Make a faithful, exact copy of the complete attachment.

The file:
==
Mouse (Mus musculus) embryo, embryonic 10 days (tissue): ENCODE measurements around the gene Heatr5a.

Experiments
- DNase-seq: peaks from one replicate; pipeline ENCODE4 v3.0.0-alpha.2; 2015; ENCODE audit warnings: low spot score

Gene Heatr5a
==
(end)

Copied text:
Mouse (Mus musculus) embryo, embryonic 10 days (tissue): ENCODE measurements around the gene Heatr5a.

Experiments
- DNase-seq: peaks from one replicate; pipeline ENCODE4 v3.0.0-alpha.2; 2015; ENCODE audit warnings: low spot score

Gene Heatr5a